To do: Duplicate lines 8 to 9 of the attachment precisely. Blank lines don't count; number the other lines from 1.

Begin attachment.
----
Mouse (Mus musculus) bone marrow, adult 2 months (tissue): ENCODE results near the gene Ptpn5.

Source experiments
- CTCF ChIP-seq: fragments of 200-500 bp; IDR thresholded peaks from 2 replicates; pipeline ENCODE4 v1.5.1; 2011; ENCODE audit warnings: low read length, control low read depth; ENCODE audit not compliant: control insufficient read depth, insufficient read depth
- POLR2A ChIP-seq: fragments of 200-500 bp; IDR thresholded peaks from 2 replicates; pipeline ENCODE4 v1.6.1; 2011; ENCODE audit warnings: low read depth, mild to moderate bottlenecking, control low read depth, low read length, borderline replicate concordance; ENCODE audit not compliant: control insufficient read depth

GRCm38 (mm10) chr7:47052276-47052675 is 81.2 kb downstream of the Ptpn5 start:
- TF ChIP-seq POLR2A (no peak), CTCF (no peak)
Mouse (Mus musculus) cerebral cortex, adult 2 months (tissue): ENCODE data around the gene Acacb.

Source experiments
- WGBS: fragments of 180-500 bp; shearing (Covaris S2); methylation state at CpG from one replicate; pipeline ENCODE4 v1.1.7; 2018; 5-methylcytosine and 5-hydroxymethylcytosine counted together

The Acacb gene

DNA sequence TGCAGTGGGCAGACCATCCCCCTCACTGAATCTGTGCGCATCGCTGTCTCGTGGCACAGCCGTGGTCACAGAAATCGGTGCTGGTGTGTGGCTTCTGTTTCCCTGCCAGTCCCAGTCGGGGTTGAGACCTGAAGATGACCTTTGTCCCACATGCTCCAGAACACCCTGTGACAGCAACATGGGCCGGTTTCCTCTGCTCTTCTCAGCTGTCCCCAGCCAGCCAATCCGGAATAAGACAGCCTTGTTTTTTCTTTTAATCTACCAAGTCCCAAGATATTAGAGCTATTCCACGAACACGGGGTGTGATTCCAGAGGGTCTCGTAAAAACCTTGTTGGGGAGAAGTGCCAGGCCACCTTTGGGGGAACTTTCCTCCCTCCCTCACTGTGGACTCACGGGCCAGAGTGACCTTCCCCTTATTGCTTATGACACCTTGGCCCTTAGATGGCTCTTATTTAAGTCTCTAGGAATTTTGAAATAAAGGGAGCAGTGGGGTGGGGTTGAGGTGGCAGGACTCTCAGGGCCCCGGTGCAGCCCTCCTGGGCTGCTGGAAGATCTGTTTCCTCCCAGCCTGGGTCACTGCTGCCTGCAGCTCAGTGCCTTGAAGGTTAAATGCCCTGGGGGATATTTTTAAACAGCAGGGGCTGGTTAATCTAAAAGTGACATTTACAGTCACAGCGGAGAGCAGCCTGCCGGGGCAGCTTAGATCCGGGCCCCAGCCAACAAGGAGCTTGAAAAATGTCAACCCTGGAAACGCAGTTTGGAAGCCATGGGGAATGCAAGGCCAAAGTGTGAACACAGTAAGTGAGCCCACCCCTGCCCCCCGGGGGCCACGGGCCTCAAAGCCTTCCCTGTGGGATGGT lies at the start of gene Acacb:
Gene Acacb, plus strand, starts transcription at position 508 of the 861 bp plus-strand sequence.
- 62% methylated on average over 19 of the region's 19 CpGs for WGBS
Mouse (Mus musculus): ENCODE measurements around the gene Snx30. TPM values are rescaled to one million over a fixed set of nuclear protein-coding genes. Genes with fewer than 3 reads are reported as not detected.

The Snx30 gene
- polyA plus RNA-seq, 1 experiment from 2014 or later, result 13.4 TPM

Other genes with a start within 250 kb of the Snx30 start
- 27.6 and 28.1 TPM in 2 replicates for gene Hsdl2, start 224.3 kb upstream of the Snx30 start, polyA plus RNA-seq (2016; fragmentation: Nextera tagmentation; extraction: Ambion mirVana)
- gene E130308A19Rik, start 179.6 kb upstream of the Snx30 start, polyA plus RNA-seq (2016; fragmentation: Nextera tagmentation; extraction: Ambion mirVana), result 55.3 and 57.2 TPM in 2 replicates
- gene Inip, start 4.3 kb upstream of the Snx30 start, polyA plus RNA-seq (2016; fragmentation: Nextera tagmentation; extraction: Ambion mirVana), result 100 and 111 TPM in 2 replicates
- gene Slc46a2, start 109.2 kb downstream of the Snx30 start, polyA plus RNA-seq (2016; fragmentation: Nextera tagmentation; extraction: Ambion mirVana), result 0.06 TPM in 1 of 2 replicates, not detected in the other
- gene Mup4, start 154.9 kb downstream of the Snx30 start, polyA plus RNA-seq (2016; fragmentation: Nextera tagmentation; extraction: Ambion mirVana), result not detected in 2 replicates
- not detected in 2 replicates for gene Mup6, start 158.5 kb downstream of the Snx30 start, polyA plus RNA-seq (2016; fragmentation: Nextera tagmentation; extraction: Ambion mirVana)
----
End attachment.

Source experiments
- WGBS: fragments of 180-500 bp; shearing (Covaris S2); methylation state at CpG from one replicate; pipeline ENCODE4 v1.1.7; 2018; 5-methylcytosine and 5-hydroxymethylcytosine counted together